ANDY BOND, the former head of Asda, is set to "go plural" this year with expectations that he will take on a number of new roles after deciding to quit the UK's second biggest grocer after 16 years.
Mr Bond announced in an internal memo to staff that he will leave Asda's US parent company Wal-Mart for good in three months' time once he has bedded down Wal-Mart's acquisition of the South African retail chain Massmart.
He officially stepped down from his role as Asda's part-time chairman on New Year's Day, saying in the memo to colleagues: "Deciding to move on to new challenges after 16 years is never an easy decision, but never more so than at a business like ours."
Colleagues believe Mr Bond will now follow in the footsteps of another former Asda chief executive, Allan Leighton, who coined the phrase "going plural" when he took on a number of new roles.
Last year Mr Bond, who is known as a fitness fanatic and a keen cyclist, became chairman of online bike retailer Wiggle.
Colleagues now expect him to take on a number of other similar roles as well as committing more time to his charitable work.
"After five years running the show he is now keen to embark on a number of projects," said one.
Clive Black, retail analyst at Shore Capital, said he thought that Mr Bond wanted a change of direction when he stepped down as chief executive of Asda last April.
"I sensed he was looking for a change in lifestyle. I wouldn't be surprised if he engaged in a number of prospects," said Mr Black. "I think his charity work, especially linked to raising money through cycling, will continue to play an important role. He has a broad background and a wide range of skill sets. He has delivered for Asda and now I can see him taking on a number of non-executive directorships and also private equity start-ups."
Wiggle is owned by private equity firm Isis and there has been recent speculation that it could change hands this year. Wiggle now sells to over 70 different countries and has around 400,000 active customers.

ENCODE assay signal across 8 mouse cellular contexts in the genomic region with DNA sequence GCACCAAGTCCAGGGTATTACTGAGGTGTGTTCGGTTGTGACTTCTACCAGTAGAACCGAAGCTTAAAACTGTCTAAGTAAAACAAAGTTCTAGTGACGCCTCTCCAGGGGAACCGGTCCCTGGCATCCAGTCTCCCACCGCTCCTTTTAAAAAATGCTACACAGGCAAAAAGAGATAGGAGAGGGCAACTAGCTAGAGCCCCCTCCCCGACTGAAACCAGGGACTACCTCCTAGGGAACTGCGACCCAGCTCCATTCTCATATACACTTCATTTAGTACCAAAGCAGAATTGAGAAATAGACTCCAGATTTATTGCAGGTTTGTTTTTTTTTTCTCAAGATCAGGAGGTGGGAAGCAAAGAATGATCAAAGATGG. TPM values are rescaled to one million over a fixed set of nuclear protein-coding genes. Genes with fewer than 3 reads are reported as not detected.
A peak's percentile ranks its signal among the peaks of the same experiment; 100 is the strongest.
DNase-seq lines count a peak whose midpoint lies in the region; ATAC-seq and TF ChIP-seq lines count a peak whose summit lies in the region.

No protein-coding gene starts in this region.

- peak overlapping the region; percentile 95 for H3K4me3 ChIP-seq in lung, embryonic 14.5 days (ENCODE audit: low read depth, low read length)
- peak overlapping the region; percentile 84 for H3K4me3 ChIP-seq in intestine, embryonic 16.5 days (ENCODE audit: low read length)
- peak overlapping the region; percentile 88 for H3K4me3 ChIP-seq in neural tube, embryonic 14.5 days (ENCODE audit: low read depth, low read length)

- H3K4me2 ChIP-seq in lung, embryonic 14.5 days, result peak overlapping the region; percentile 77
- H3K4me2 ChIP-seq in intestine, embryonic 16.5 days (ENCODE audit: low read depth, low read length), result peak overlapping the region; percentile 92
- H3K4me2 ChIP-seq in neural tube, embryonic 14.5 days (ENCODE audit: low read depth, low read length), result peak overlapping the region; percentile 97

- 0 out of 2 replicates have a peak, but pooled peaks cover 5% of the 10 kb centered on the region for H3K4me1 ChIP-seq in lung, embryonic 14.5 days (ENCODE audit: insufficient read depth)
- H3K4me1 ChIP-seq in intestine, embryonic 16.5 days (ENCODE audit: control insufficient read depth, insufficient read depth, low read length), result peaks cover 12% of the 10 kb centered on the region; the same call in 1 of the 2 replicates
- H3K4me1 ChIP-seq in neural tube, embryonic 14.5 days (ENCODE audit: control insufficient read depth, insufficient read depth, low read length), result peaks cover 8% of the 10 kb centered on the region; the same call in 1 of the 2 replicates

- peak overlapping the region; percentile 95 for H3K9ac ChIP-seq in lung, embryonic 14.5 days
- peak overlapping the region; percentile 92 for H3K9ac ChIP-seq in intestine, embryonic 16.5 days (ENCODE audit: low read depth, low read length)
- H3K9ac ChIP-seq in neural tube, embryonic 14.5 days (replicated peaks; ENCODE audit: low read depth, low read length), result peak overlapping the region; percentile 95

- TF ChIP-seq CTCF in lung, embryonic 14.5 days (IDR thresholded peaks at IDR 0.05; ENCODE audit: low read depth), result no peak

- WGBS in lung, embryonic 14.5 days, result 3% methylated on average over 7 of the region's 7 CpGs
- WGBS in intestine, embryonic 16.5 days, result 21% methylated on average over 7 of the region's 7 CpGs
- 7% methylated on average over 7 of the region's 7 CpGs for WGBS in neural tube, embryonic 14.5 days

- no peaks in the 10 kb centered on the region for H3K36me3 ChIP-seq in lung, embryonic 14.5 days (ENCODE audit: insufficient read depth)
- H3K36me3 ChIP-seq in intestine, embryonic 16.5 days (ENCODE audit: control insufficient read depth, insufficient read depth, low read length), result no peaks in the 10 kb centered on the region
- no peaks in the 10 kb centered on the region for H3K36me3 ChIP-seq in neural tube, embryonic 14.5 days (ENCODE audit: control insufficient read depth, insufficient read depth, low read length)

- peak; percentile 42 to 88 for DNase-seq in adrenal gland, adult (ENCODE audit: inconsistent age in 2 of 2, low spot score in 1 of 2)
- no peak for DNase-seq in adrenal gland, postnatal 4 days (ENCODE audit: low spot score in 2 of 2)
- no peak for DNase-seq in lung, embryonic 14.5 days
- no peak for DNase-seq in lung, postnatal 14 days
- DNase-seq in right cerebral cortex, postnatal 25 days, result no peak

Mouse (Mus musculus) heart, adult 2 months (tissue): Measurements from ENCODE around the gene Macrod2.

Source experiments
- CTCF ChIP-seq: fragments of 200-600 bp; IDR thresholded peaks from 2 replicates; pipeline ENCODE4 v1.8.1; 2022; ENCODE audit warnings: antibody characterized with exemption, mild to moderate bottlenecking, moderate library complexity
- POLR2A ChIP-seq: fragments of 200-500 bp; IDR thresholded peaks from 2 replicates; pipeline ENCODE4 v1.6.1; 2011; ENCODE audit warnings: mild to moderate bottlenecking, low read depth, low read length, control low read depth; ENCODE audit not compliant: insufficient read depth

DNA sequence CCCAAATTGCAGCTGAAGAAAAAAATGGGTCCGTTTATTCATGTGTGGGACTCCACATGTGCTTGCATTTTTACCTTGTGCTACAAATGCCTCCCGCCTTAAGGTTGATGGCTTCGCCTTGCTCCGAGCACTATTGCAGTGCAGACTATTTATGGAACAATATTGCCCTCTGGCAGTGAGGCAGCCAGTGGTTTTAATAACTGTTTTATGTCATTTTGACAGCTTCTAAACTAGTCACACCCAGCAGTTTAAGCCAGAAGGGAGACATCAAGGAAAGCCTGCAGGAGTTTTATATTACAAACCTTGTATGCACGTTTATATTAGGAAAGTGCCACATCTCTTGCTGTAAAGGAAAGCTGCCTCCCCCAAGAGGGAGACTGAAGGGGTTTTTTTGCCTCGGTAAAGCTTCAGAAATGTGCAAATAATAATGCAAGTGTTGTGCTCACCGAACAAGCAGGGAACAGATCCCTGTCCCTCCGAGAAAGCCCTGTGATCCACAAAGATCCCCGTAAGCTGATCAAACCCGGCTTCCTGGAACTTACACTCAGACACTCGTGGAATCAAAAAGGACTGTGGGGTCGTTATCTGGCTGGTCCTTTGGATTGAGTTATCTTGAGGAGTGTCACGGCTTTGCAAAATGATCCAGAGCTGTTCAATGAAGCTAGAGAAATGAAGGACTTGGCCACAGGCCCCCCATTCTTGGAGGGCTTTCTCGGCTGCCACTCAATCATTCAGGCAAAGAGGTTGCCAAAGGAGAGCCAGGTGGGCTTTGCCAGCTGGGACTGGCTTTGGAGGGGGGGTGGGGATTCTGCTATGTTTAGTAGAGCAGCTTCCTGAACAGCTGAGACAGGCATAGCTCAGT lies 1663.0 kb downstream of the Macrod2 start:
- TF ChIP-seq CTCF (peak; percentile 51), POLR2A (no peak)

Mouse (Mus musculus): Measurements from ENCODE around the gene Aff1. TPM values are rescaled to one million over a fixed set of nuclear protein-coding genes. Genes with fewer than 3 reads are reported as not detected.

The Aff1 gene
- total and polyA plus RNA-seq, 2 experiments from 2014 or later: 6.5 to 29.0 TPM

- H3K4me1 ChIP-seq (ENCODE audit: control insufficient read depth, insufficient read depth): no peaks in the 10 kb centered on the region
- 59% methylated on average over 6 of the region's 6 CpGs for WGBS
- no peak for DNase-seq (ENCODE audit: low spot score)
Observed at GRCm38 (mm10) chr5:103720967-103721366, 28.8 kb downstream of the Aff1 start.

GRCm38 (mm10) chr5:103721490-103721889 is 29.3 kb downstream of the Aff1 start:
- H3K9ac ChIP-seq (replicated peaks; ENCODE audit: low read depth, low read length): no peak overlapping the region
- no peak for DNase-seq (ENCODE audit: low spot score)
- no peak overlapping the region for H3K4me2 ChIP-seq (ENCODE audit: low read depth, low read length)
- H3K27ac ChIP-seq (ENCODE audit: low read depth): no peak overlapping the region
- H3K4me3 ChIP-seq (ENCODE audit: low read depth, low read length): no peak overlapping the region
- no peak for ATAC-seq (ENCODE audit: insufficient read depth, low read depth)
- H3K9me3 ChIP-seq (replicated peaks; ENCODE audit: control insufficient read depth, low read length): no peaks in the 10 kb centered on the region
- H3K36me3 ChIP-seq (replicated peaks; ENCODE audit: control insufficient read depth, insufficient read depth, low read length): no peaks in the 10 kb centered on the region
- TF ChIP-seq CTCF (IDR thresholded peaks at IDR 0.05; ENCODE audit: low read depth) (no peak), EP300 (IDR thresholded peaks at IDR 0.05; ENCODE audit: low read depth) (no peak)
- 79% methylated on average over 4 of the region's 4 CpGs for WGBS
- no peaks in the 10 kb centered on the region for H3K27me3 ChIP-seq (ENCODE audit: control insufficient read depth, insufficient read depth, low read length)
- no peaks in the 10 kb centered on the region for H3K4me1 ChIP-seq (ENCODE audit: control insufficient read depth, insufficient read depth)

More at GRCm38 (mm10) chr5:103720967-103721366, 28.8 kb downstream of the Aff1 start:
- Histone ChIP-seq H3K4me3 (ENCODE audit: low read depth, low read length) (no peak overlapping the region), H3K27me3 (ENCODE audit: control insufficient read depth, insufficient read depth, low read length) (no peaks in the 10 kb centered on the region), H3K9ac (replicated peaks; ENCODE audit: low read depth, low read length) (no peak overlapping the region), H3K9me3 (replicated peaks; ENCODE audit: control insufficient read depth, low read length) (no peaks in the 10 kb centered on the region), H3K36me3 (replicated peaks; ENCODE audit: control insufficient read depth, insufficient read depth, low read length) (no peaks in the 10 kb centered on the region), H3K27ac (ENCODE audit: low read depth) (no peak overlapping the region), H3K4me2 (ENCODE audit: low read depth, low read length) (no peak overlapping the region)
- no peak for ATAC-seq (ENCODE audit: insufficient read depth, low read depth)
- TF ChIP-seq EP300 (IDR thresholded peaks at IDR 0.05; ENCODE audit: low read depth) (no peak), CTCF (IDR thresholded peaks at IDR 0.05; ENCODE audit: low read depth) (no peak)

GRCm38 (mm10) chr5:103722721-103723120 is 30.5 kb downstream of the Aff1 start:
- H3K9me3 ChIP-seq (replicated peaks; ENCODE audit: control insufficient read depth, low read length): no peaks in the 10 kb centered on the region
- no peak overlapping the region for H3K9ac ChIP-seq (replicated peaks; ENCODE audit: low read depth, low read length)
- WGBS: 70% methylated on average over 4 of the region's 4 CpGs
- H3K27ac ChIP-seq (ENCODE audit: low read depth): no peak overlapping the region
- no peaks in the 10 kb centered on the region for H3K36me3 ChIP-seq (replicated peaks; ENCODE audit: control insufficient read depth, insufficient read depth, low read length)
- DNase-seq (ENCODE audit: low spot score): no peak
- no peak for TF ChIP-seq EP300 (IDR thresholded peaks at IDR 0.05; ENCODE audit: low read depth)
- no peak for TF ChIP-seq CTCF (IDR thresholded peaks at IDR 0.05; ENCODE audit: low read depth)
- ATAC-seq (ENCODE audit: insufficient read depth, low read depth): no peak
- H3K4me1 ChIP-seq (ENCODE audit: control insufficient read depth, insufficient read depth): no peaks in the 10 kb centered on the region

An established Yorkshire-based headhunter said he thought it less likely that Mr Bond would leave Asda to join another major retailer.
"That would fall into the trap of doing more of the same somewhere else," he said. "I can see him doing a portfolio job or joining a private equity-backed business. People were very sorry when he decided to step down. He was seen as a good balance between the Asda approach and somebody who represented a broader perspective."
Asda does not plan to replace Mr Bond, who took on the role of part-time chairman last year to ensure a smooth handover to Mr Clarke.
Doug McMillon, who runs Wal-Mart's international division, said that Mr Bond "has been, and will continue to be, instrumental in our efforts to acquire a majority interest in Massmart".
He added that Mr Bond is "a brilliant merchant, a strong leader and an effective manager".
Mr Bond said the decision to leave Asda had not been easy.
"Asda is, and will always be, a part of who I am," said Mr Bond. "Of course, you'd expect me to say it's been a pleasure to work here and a real privilege to be CEO – and it surely has."
His successor Mr Clarke said of Mr Bond: "Asda is what it is today because of his leadership." He added that Mr Bond had made the handover process "smooth and seamless".
Last week Asda reported busier-than-usual trading in the two weeks before Christmas.
After the snow left shoppers without last-minute essentials in 2009, Asda said many customers opted to split their big shop over two trips.
December 23 was the chain's busiest festive day with a record four million customers in its 384 UK supermarkets.
The fortnight leading up to Christmas saw 11 stores record sales of more than 7m, compared with the nine that passed the figure in 2009.
Asda did not disclose trading figures for the period, but described the run-up to Christmas as good and said it was "pleased with the continuing momentum".
In November, Asda reported a return to sales growth for the third quarter of its financial year as it benefited from initiatives such as price-matching and the revamp of the supermarket's upmarket Extra Special range.
The retail chain increased efforts to make sure deliveries got through and that stores remained open during the snow.
Mr Clarke said: "The combination of bad weather and people working hard to budget this year has meant the Christmas shop has been spread across a longer period of time, with shoppers making a couple of trips to stock up for the festive season."
Asda said it wheeled out snow ploughs more than 1,600 times and used almost 4.5 million tonnes of salt to keep paths clear of ice.
The company also opened 105 of its stores on Boxing Day, in response to feedback from customers.
Andy Bond –
Andy Bond was born in March 1965 and was educated at The King's School in Grantham before going to Salford University.
After graduating he spent six years in engineering at Hopkinsons from 1987-1993, starting out as an engineering trainee.
He joined Leeds-based Asda in 1994 as marketing manager.
In 2000 he was appointed managing director of Asda's George clothing brand.
Five years later he was given the top job as Asda's chief executive.
A strong family man, he is married with two children.
His leisure time is spent cycling, raising money for charity and he also describes himself as an armchair sports fan.